Experts issue warning over four popular summer holiday scams to avoid

From ATM scams to overcharging taxi drivers, there are a number of plots to look out for
-Credit: (Image: PA)

Which? have issued a stern warning to people heading on their summer holidays with four popular scams catching unsuspecting travellers out.

Action Fraud say that there were 6,640 reports of fraud relating to holidays in 2023 alone, with £12.3m lost to scammers in total.

The average victim lost around £1,851, while also suffering the misery of being tricked and having their plans ruined. Thankfully though, consumer champions at Which? have detailed four of the most prevalent scams to look out for this summer to help people keep their finances safe.

Here, Chronicle Live breaks them down.

Booking scams

Bogus bookings come in a number of forms, for example, double booked Airbnbs, fraudulent listings, and cloned sites. Entering your detail to the latter can be incredibly costly, as you're handing over personal and financial details over to fraudsters.

The experts say: "When booking on well-known sites, communicate and pay via that platform. Requests to move conversations to a different medium or direct payments elsewhere are a red flag. Check website addresses carefully – cloned sites may look very similar to genuine ones, but the address won't be identical.

"Don't click on links in emails or texts purporting to be from holiday booking sites. Instead, go directly to the verified websites and find the deals yourself. Pay with a debit or credit card to ensure you benefit from chargeback or Section 75 protection if something goes wrong.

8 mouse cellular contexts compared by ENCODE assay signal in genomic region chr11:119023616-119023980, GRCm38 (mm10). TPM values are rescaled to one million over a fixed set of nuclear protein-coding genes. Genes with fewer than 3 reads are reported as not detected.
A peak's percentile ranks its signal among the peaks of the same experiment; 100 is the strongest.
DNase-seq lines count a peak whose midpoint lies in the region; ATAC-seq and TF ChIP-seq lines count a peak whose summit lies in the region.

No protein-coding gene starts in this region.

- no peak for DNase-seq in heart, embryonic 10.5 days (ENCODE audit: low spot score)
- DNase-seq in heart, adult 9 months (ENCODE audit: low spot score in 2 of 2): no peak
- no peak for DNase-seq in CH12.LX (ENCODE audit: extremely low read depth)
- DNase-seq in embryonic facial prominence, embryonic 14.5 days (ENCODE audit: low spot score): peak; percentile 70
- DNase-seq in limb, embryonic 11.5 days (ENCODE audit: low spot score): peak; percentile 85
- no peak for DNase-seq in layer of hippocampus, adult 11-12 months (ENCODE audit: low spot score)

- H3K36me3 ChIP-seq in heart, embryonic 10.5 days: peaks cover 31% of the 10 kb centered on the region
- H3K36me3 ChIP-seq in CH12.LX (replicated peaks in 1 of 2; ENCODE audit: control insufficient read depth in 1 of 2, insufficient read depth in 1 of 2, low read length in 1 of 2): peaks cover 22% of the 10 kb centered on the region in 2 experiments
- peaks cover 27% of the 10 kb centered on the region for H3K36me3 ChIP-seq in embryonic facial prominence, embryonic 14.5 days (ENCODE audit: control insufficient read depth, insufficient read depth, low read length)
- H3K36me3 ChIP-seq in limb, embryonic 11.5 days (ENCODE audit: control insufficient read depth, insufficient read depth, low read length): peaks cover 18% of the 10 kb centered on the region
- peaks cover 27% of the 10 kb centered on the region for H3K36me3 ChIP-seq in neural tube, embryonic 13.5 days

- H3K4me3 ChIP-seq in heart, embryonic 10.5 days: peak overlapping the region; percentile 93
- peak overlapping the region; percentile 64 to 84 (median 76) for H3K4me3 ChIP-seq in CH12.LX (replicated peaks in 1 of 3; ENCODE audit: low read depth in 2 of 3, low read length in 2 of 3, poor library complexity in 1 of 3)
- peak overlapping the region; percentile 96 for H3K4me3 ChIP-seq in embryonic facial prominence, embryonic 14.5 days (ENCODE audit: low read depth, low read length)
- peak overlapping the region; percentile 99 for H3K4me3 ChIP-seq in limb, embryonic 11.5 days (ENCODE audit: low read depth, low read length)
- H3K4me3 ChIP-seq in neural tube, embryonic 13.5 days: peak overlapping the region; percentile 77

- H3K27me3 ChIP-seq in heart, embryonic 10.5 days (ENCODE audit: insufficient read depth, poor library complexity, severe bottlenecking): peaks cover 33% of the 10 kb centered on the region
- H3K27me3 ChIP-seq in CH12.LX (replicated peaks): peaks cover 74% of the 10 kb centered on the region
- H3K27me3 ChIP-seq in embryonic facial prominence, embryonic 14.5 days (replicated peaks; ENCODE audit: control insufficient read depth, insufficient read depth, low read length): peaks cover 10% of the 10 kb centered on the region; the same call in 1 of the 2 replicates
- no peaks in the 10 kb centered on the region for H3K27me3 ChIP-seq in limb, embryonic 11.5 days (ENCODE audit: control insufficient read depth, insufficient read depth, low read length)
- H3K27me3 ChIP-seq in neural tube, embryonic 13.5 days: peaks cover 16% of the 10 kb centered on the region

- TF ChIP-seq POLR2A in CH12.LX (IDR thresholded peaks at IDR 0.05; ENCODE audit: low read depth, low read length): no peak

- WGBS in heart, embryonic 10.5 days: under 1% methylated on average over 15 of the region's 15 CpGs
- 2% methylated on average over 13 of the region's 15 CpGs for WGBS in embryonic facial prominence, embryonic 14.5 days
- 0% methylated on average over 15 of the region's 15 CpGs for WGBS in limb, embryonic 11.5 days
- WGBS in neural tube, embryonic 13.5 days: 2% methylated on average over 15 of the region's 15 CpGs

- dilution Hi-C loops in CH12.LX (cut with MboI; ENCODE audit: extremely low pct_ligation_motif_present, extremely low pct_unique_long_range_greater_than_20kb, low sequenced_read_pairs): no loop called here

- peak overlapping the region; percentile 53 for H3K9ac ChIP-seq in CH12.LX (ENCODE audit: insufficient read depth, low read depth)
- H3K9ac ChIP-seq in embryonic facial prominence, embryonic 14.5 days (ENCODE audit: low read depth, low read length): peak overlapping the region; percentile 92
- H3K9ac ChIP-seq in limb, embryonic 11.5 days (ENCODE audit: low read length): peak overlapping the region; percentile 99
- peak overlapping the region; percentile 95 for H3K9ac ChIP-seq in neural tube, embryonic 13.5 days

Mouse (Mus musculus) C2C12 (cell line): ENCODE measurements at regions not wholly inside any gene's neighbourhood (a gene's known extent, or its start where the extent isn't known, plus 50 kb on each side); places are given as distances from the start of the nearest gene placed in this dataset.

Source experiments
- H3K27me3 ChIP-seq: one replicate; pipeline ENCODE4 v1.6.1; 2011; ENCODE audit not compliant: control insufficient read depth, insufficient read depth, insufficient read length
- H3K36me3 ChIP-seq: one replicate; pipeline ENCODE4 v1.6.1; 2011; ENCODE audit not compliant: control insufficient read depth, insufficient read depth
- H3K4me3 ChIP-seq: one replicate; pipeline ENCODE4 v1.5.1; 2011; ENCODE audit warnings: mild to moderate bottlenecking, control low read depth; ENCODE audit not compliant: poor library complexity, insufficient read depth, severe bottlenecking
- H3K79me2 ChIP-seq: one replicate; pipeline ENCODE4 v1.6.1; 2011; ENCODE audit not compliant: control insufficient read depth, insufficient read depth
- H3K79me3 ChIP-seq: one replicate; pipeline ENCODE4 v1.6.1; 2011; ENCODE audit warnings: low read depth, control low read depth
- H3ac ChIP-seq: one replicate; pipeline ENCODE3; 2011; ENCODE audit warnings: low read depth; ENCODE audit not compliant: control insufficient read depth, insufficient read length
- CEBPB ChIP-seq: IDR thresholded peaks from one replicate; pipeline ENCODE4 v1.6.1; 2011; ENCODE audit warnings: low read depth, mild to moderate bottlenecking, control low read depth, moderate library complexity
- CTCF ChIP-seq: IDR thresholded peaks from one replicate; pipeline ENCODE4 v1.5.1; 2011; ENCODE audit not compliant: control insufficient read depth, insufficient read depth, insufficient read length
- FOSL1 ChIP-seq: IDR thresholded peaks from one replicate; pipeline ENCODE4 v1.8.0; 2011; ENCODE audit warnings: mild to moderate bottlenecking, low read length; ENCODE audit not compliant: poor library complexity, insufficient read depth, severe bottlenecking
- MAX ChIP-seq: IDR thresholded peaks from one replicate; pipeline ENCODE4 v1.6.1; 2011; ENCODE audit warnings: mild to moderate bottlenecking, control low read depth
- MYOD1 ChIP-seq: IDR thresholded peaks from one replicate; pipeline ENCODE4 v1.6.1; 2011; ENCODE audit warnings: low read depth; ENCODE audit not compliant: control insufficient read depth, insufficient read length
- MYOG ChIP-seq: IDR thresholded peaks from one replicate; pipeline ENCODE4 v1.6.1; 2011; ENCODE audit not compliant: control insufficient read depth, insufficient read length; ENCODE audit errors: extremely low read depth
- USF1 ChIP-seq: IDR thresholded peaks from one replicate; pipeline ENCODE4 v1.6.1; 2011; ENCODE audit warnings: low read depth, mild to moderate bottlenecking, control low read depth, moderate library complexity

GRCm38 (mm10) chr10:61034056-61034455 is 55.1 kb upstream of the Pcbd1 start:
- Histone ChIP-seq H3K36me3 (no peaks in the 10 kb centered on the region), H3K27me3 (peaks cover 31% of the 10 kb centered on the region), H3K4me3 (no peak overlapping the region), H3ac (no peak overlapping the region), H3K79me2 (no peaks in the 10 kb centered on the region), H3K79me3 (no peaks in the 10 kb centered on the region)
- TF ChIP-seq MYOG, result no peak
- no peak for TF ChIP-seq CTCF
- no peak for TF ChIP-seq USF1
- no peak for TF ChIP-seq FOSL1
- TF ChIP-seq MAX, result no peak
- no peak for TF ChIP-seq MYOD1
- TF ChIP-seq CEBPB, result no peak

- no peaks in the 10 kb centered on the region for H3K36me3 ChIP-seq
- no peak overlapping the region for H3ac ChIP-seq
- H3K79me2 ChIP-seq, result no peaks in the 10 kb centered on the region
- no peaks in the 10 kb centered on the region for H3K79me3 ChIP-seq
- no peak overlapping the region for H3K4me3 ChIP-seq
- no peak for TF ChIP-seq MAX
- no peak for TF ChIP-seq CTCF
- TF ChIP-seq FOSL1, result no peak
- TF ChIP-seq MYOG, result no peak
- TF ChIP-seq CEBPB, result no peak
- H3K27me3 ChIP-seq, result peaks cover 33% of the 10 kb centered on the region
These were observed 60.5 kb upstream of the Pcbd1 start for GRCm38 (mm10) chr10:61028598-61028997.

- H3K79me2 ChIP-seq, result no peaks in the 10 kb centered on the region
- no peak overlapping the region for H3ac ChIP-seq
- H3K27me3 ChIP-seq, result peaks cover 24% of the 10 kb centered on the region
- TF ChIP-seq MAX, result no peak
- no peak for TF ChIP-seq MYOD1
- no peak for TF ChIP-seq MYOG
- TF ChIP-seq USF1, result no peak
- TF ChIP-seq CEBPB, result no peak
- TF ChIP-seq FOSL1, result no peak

"Also, avoid paying by bank transfer or other less protected methods."

Bracelet scams

While it may be an older scam, bracelet ploys continue to be problematic for European hotspots. Scammers will approach unwary tourists and tie bracelets on their wrists in a way that can only be removed by them being cut off.

Fraudsters will then pressure them into paying for the bracelet, and in some cases they can find themselves pickpocketed during the altercation.

ATM skimming

Scammers can install secret skimmers on cash machines to steal banking details from unsuspecting people. Skimmers hold details from a person's bank card - including the card number, expiration date and the name of the account holder.

The practice takes place in the UK ad overseas, but holidaymakers are particularly vulnerable as they won't know what machines abroad should look like. Scammers may also choose to install hidden cameras, fake keyboards and even carry out shoulder surfing to steal information.

Which? say: "Look for any scratches, glue residue, tape or parts of the machine that look slightly different in colour or newer than the rest. Check if the LED light above the card slot is missing. Wiggle the machine to see if it's attached properly.

"Check the card slot as it may be slightly wider than usual if it's hiding a skimmer. Check the keypad as fake ones may feel slightly loose or thick and spongy. Check if there are any holes in the machine as these could be a sign of a hidden camera. Be aware of people around you and cover the keypad with your free hand when entering your details.

"Consider using a machine in a busy area or inside a bank branch where it’s harder for fraudsters to tamper with it."

Overcharging taxis

Another old one, but taxi drivers overcharging still takes place to this day. They could drive you to your destination, only to tell you that the meter is broken before charging a ridiculous sum - while others could have a meter which has been rigged to go up unnaturally fast.

Which? say: "Ask your hotel, tour guide or a trusted local for a rough idea of how much journeys should cost before setting off. Your hotel may also be able to book a reputable taxi service on your behalf."